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HUGE UPDATE! NASA's James Webb survived through the HARDEST part!

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  • HUGE UPDATE! NASAs James Webb survived through the HARDEST part!

    8:06

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    HUGE UPDATE! NASA's James Webb survived through the HARDEST part!
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    NASA's James Webb Telescope is getting to the hardest part!
    Mission controllers started the delicate work of tightening the five razor-thin layers of the James Webb Space Telescope’s sunshade Monday. Managers said the nearly $10 billion observatory is “hunky-dory” after pausing deployments over the weekend to adjust the observatory’s power levels and ensure motors needed for the tensioning are in tip-top shape.
    Ground teams at the Space Telescope Science Institute in Baltimore, Maryland, completed tensioning of the largest and hottest layer of the tennis court-sized sunshield Monday at 3:48 p.m. EST, and immediately started working on the second layer, which was fully tightened at 5:23 p.m. EST after 74 minutes of work.
    Afterward, the third sunshade membrane was tensioned over the course of 71 minutes, ending at 6:59 p.m. EST.
    Thankfully, the work that took place on Monday proceeded faster than officials predicted.
    HUGE UPDATE! NASA's James Webb survived through the HARDEST part!

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  • James Webb Just Completed the Most Difficult Task of its Mission

    5:27

    The iconic James Webb Space Telescope has completed the most challenging task of its mission: deploying the massive sunshield. The giant kite-shaped and tennis-court-sized sunshield is now sailing in full bloom towards Webb's final destination.

    It started with the unfolding of the two pallet structures: forward and aft. This resulted in bringing the observatory to its full length of 70-feet. Then, the Deployable Tower Assembly separated the telescope and instruments from the sunshield and the main body of the spacecraft, thereby creating room for the sunshield to fully deploy. Following this, the aft momentum flap and membrane covers were released and deployed. The mid-booms deployment allowed the sunshield to extend to its full width of 47 feet. Finally, on January 4, 2022, at approximately 11:59 a.m. EST, the sunshield was fully tensioned and secured into position. This marked the completion of the intense task of sunshield deployment.

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  • Three BIG updates for the James Webb Space Telescope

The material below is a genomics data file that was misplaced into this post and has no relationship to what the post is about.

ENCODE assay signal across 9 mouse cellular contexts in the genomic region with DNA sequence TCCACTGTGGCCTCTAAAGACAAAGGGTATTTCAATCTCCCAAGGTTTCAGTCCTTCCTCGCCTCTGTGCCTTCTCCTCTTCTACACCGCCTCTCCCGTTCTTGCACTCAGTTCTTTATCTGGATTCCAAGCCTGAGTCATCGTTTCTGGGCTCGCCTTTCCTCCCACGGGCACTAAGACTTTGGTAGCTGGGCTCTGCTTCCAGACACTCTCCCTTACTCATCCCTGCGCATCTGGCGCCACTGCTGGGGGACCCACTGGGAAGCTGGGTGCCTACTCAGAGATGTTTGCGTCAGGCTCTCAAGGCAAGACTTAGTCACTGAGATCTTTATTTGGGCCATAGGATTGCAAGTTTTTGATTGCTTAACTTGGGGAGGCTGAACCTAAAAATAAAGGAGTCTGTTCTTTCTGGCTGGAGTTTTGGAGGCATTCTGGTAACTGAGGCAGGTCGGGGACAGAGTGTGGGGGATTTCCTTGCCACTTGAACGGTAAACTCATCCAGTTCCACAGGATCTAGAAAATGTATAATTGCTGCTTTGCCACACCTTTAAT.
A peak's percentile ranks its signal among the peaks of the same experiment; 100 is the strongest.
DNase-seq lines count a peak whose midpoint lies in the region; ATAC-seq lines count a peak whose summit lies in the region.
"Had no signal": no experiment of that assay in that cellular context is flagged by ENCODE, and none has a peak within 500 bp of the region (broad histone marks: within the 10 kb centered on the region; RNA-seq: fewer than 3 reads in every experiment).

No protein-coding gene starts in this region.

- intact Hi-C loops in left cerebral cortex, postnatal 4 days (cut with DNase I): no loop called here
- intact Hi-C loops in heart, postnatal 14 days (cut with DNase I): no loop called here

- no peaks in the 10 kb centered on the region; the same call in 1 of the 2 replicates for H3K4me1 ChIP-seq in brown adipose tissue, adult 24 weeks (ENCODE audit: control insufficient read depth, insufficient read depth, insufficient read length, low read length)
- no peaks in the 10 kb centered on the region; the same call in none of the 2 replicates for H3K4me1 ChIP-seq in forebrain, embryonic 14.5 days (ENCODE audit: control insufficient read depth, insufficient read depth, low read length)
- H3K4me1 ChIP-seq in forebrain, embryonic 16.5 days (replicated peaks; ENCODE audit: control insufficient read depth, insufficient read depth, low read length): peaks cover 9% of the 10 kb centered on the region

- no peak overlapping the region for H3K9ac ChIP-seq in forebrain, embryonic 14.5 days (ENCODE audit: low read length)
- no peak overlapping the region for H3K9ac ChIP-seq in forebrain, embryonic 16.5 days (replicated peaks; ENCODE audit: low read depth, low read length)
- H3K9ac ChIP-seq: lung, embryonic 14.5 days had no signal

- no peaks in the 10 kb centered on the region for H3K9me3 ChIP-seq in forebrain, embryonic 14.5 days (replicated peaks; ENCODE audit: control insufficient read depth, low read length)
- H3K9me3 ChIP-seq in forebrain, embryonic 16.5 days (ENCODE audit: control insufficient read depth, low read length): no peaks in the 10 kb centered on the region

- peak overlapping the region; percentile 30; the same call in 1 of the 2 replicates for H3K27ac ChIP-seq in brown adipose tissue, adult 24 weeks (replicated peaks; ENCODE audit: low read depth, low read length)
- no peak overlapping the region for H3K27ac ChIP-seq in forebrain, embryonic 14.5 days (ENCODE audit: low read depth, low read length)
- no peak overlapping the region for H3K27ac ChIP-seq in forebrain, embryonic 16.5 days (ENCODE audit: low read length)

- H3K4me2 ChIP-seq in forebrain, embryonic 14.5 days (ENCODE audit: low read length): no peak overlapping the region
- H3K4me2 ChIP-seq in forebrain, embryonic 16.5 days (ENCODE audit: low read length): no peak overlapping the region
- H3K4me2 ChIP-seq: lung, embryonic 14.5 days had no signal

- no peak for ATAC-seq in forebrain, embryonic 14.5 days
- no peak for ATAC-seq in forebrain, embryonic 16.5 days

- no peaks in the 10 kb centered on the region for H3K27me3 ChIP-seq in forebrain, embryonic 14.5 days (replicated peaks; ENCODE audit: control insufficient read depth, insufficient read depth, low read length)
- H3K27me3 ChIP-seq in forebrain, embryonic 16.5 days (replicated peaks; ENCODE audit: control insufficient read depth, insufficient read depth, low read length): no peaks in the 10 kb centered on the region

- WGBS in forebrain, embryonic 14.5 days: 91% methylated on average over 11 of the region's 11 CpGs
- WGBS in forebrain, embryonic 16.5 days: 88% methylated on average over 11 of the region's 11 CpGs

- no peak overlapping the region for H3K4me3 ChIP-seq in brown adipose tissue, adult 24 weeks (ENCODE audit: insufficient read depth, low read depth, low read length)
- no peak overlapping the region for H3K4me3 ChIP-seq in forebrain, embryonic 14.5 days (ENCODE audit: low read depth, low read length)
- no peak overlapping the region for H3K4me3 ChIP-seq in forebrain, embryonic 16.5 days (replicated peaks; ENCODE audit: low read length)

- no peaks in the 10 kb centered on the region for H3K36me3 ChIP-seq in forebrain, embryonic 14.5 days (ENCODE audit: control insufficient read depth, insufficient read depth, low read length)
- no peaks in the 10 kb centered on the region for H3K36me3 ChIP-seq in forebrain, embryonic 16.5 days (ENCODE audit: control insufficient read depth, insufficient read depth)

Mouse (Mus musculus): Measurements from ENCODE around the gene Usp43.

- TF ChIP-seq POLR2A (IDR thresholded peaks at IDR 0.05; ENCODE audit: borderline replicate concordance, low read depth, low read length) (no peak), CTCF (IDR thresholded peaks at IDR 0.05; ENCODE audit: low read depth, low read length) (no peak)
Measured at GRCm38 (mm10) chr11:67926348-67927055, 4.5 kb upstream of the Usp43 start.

8:56

    I thought Christmas break was supposed to be relaxing?! Stress levels are still high here but there was three pieces of very good news these past few days we should chat about! #unfoldtheuniverse

    Track JWST here:
    NASA’s JWST blog with more info here:
    Catch the livestreams of mission control on @NASA’s YouTube channel

    Find out more about JWST from the European Space Agency:

    My other video on JWST chatting with Dr Sarah Kendrew:

    00:00 - Launch
    00:12 - Introduction
    00:41 - 1) JWST will operate for longer than we hoped
    03:19 - 2) MIRI has been switched on
    04:10 - 3) Houston we have a telescope
    07:36 - How to follow the JWST mission
    08:33 - Bloopers

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  • Why It Took a Decade to Launch Webb | Compilation

    23:01

    The James Webb Space Telescope has launched! But it was a very long road to get to this point, and we’ve been following the progress for a decade!

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  • JAMES WEBB SPACE TELESCOPE UPDATE, SECOND AND THIRD LAYERS OF SUNSHIELD FULLY TIGHTENED

    9:11

    JAMES WEBB SPACE TELESCOPE UPDATE, SECOND AND THIRD LAYERS OF SUNSHIELD FULLY TIGHTENED
    NASA has begun a multi-day process to tighten the tension on Webb's huge sunshield.
    The Webb team has completed tensioning for the first three layers of the observatory’s kite-shaped sunshield, 47 feet across and 70 feet long.

    The first layer – pulled fully taut into its final configuration – was completed mid-afternoon.

    The team began the second layer at 4:09 pm EST today, and the process took 74 minutes. The third layer began at 5:48 pm EST, and the process took 71 minutes. In all, the tensioning process from the first steps this morning until the third layer achieved tension took just over five and a half hours.

    These three layers are the ones closest to the Sun. Tensioning of the final two layers is planned for tomorrow.

    “The membrane tensioning phase of sunshield deployment is especially challenging because there are complex interactions between the structures, the tensioning mechanisms, the cables and the membranes,” said James Cooper, NASA’s Webb sunshield manager, based at Goddard Space Flight Center. “This was the hardest part to test on the ground, so it feels awesome to have everything go so well today. The Northrop and NASA team is doing great work, and we look forward to tensioning the remaining layers.”